Meds, Mind, Body & Benefits > Insurance, Benefits Programs & HIV

Relocation, Health Insurance, Assistance, etc

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David_CA:
Having recently moved from NC, my home state of 39 years, across the country to Southern California, I thought I'd share my experiences with and what I've learned about ADAP, Ryan White, COBRA, and related assistances.  I know this will likely not apply to many other states, but I wanted to point it out as to options that are often available.  In fact, I've met people here who didn't enroll in COBRA when they lost their jobs and went on ADAP / Ryan White simply because they didn't know about the insurance premium assistance program.  I only knew to look into it from other posts I've read on the forums from members living in other progressive states.

In NC, I was a state employee for 12 years and had great insurance - a PPO with BC/BS that is accepted almost everywhere in the US.  It was also free to me initially, though it did cost me $20 per month the last couple years.  Hubby and I have wanted to relocate for some time for a variety  of reasons.  One of the main reasons I was hesitant was my concern of not having my insurance and being HIV+.  I know many states have waiting lists for ADAP / Ryan White and unrealistic (very low) income limits that are very unrealistic.  In a nutshell, that fear kept me from seriously considering a relocation; I was trapped in my job in an area that I had become unhappy with.  Yes, I was thankful that I had housing, a decent job,
great benefits, security, etc.  Still, we needed a change. 

An opportunity that was too good to pass up, along with a few other things, made the relocation possible.  Still there's that pesky issue of meds and HIV care.  As part of my research into this move, I found out that California, along with a few other progressive states, will pay my insurance costs in lieu of ADAP through Ryan White.  This assistance also applies to my COBRA premiums for both health insurance and dental insurance.  The premium for both of my insurance policies is a bit over $600 per month; this would be difficult... especially at first when I'd have no income for a couple months.  The information about the insurance assistance program and the required forms were very easy to find.  Even better, when it was time to complete them, they had been drastically simplified.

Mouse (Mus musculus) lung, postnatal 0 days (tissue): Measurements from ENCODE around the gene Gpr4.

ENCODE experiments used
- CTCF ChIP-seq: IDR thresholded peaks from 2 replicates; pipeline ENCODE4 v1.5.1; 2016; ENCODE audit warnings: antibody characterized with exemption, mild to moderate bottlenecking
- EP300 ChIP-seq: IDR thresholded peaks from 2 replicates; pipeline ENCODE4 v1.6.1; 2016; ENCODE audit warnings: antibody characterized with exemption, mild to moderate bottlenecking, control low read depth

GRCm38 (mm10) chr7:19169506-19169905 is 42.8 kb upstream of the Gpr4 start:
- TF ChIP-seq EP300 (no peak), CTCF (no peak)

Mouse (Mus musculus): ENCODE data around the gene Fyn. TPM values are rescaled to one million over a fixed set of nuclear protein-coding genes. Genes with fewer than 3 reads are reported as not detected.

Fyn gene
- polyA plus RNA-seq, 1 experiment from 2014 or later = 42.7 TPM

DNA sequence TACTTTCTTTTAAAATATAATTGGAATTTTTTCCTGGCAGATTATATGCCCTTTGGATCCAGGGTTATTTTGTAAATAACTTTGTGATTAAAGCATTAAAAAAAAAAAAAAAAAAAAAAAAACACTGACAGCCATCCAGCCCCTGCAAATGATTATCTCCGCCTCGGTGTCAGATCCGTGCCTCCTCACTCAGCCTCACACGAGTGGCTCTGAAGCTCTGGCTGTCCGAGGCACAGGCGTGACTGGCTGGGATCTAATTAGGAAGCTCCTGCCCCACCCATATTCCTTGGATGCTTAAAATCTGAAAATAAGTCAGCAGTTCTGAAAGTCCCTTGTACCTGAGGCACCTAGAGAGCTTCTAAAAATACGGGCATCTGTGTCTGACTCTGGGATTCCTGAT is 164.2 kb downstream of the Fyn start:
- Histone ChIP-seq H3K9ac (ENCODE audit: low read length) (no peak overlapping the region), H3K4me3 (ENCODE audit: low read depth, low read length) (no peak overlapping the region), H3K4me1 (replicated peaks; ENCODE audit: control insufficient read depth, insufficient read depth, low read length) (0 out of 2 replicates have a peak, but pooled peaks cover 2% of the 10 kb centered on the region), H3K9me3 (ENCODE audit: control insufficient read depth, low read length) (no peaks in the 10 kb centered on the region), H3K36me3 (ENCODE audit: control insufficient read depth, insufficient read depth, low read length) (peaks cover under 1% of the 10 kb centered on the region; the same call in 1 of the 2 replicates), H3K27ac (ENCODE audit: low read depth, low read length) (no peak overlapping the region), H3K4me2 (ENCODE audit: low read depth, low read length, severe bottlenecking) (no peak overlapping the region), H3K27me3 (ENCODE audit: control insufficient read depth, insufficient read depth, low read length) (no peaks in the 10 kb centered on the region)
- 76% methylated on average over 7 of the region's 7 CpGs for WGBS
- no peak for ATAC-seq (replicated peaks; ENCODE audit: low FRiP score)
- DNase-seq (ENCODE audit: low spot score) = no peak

Soon after arriving here, I went to the local AIDS services foundation with all the needed information, forms, etc.  I also had to go to the county clinic and apply for Ryan White.  Pending approval, the foundation covered my COBRA payments out of their budget.  I was also offered assistance for housing and food, both of which I didn't need.  There was a bit of running around to one facility or the other, but I was always offered transportation if I needed it (I didn't).  The entire process was fairly smooth and quick, and there was never the option that I wouldn't have meds, any needed treatment, or labs; they simply wouldn't even consider that an option.  I ended up with the option to use a doctor of my choice (I chose a highly rated gay HIV specialist), the pharmacy of my choice, and it still saved the program funds over covering my labs, office visits, and meds.  I do have to re-update / qualify twice a year, but that's also very easy to do. 

Here are my impressions of what I experienced in dealing with relocating and obtaining health overage: